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AO: notes the importance of flooding in thinking about malaria disease.
AO: Tichenor writes a one paragraph summary of her data collection methods which included fieldwork between 2011 and 2014 (unclear if it was continuous). She does not describe any data storage or sharing mechanisms.
AO: Tichenor notes that the Senegalese media undermined the moral arguments that framed the unions’ strike and focused on the irresponsibility of health workers and how “they were making it impossible for the country to reach the Millennium Development Goals by 2015.” (443)
Notes the moral undertone of providing or withholding data (444)
AO: Tichenor notes that data collection takes many forms. Diagnostic data are the skeleton upon which a representation of malaria in Senegal is estimated. The data that stand in for Senegal from the global malaria perspective are based on approximate diagnoses performed by nurses, physicians, and laboratory technicians and involves a process of “filling out” data that raises questions about data ownership, utility, and representativeness.
AO: Tichnor notes the multiple challenges with defining malaria, including the changing standards (between clinical reporting of Malaria to microscophy testing in 2008); experiences of different malarias; continued ambiguity in diagnostic method. These lead to very rough “approximations” that Tichenor argues is a key part of mapping global boundaries of malaria.
AO: “The data the Ministry demands from health workers do not represent, by design, the local realities.” (444)
AO: the production of quantitative diagnostic data about malaria through microscopy analysis and clinical tests in labs in Dakar, Senegal.
AO: Using STS (Austin 1975) and feminist (Butler 2006) literature on performativity, Tichenor talks about “data performativity” or the way that words do more than just describe the world but in fact enact realities and categories are performed. She cites Callon (2006) and Erikson (2012) to describe the work that global health and scientific numbers do or the place they have in maintaining health systems in places that receive global health funding.
AO: Tichenor writes: “Data performativity, then, indicates the ways that data collection and synthesis maintain the model that funding agencies construct, reifying both the definitions of health problems and the power relations embedded within global health glows of capital, technology, and knowledge.” (437)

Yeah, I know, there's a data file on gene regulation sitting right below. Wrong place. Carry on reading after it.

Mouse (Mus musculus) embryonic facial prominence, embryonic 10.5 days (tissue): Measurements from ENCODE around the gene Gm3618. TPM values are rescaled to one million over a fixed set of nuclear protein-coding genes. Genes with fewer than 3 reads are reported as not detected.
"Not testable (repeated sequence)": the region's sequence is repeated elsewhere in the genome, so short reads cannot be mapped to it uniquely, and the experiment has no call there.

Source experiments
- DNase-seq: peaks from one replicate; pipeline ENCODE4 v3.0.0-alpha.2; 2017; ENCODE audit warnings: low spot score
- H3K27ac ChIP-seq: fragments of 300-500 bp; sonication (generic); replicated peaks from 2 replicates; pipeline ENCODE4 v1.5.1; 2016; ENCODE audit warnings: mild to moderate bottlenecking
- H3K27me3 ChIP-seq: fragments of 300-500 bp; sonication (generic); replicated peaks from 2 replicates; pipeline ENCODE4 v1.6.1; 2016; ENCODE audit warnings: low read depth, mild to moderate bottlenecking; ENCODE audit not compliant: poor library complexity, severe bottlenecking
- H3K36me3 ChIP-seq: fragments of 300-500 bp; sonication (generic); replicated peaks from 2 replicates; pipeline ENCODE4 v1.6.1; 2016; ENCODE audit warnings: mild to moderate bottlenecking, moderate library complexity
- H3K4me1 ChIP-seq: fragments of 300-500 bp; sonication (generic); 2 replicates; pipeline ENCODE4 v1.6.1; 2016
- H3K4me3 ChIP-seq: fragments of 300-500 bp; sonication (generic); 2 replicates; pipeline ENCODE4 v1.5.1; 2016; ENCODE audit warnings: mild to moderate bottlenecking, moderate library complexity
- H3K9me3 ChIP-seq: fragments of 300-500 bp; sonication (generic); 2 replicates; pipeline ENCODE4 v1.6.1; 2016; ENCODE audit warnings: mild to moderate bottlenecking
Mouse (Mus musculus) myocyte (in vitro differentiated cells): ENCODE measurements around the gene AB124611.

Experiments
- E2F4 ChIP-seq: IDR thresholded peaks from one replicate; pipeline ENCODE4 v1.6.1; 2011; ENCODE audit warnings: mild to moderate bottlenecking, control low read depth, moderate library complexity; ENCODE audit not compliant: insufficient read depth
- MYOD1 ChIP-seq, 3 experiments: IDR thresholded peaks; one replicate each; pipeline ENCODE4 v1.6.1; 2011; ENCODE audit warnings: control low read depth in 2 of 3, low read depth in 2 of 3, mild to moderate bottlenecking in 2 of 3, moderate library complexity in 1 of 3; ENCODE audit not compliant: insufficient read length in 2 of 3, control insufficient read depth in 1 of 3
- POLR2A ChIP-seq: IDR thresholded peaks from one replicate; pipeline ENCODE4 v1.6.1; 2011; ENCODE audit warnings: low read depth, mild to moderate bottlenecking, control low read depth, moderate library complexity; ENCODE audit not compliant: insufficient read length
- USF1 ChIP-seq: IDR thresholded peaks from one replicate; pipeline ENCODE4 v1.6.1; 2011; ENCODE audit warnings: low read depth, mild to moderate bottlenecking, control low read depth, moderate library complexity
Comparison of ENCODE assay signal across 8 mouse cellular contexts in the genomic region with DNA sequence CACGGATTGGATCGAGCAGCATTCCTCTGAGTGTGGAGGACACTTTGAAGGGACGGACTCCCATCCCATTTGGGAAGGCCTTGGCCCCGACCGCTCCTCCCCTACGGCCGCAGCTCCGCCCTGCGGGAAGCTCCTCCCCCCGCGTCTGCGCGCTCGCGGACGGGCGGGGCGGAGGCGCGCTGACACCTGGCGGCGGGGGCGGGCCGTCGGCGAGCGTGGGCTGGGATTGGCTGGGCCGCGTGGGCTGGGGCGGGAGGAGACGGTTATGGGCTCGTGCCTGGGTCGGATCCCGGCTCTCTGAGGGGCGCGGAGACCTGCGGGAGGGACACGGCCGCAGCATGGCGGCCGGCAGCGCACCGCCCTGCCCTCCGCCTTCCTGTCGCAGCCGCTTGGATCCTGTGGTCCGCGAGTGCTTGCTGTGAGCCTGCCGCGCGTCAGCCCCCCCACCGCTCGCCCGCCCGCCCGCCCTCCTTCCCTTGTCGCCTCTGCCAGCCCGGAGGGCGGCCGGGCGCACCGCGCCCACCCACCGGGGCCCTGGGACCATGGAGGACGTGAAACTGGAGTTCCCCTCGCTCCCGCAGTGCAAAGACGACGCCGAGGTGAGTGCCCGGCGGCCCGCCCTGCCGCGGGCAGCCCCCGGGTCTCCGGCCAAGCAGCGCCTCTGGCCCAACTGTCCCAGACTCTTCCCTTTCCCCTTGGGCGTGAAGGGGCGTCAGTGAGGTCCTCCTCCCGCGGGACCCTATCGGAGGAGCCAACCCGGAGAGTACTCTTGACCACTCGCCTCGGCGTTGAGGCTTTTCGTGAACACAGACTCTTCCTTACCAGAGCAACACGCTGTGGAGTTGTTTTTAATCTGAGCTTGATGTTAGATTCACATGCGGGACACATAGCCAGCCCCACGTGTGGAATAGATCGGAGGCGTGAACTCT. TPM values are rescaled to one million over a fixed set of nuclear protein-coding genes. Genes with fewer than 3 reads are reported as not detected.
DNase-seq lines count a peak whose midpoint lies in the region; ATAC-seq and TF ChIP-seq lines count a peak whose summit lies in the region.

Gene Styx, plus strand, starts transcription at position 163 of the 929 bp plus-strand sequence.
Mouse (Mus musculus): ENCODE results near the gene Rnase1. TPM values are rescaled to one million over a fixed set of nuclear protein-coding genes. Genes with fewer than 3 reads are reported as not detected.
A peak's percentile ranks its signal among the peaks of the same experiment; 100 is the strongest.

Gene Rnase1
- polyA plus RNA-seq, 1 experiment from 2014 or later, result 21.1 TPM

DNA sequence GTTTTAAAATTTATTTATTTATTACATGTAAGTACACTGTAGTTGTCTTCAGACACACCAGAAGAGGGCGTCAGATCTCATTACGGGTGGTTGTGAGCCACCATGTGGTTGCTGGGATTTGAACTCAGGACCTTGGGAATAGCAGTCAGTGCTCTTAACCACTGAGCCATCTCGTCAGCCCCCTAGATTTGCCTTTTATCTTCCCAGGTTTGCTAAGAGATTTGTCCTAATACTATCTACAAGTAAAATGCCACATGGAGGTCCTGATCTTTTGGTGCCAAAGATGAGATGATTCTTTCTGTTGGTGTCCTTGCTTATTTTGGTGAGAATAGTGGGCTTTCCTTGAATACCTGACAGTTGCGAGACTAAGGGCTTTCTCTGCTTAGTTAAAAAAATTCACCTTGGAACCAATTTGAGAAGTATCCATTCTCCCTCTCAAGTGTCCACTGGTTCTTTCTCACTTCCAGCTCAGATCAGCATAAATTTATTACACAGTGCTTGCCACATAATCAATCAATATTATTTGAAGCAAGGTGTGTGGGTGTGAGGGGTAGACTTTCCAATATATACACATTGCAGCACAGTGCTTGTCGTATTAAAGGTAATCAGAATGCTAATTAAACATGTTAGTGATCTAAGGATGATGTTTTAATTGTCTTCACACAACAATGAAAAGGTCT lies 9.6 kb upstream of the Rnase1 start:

AO: Tichenor engages with the literature on malaria including history of the disease; labor of health workers; critiques of the business of global health; and STS work on performativity.
AO: Tichenor notes how the data production strike was discussed by media as undermining the country’s attempt to achieve the MDGs.
AO: Tichenor notes how WHO recommendations on diagnostic practices shape national protocols in Senegal and determine who is eligible for global health funding. She tracks the history of diagnostic of malaria and its relationship to capital investments by WHO and Gates foundation (and UN MDGs).
AO: Tichenor also notes how the increase in “public-private partnerships” for global health development goals has contributed to the rule of economically focused performance-based funding models for short-term, “efficient” solutions to complex health problems (440)
AO: Tichenor is worried about how the complex realities of global health in Africa are simplified through the generation of data that makes it easier to address the “problem” with “front-line” tools that development and global health organizations have like insecticidal nets (437). She notes a return to technological fixes to health problems, despite critiques of the individual disease eradication campaigns from the 1980s.
AO: Tichenor illustrates how the practices of certainty and exact “data” do not align with the differential meanings and spaces of understanding “malaria.” Despite the genre of the journal article, she is able to touch on nearly all levels of analysis. Her techno analysis and macro analysis are especially strong and she shows the interlinking between the growing global political will and focus on eradicating the “health problem of malaria” (with success being tracked via quantitative metrics) with the need for performativity of data at the local level.
AO: Tichenor is explicit in saying that malaria and all health problems in Senegal are in fact labor and infrastructural problems. She notes how difficult it is to disrupt the vision that global health problems can be addressed by the enumeration of short-term technological fixes.